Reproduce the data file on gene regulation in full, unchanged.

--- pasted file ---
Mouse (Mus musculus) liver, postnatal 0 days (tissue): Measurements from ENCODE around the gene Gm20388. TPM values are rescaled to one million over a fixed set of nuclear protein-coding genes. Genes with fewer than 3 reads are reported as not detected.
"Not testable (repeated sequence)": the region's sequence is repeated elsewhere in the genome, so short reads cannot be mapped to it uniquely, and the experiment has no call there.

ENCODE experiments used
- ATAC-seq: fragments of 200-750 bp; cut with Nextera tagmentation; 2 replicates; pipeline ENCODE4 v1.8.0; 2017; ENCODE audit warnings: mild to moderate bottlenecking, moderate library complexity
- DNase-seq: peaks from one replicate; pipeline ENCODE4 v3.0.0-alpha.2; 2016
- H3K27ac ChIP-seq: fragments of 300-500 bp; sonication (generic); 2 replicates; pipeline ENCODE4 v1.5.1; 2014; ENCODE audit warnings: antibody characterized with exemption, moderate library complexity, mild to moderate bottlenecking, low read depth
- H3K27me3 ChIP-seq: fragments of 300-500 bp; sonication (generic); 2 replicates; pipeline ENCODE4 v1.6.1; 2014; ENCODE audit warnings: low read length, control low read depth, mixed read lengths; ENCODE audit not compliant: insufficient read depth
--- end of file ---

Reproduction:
Mouse (Mus musculus) liver, postnatal 0 days (tissue): Measurements from ENCODE around the gene Gm20388. TPM values are rescaled to one million over a fixed set of nuclear protein-coding genes. Genes with fewer than 3 reads are reported as not detected.
"Not testable (repeated sequence)": the region's sequence is repeated elsewhere in the genome, so short reads cannot be mapped to it uniquely, and the experiment has no call there.

ENCODE experiments used
- ATAC-seq: fragments of 200-750 bp; cut with Nextera tagmentation; 2 replicates; pipeline ENCODE4 v1.8.0; 2017; ENCODE audit warnings: mild to moderate bottlenecking, moderate library complexity
- DNase-seq: peaks from one replicate; pipeline ENCODE4 v3.0.0-alpha.2; 2016
- H3K27ac ChIP-seq: fragments of 300-500 bp; sonication (generic); 2 replicates; pipeline ENCODE4 v1.5.1; 2014; ENCODE audit warnings: antibody characterized with exemption, moderate library complexity, mild to moderate bottlenecking, low read depth
- H3K27me3 ChIP-seq: fragments of 300-500 bp; sonication (generic); 2 replicates; pipeline ENCODE4 v1.6.1; 2014; ENCODE audit warnings: low read length, control low read depth, mixed read lengths; ENCODE audit not compliant: insufficient read depth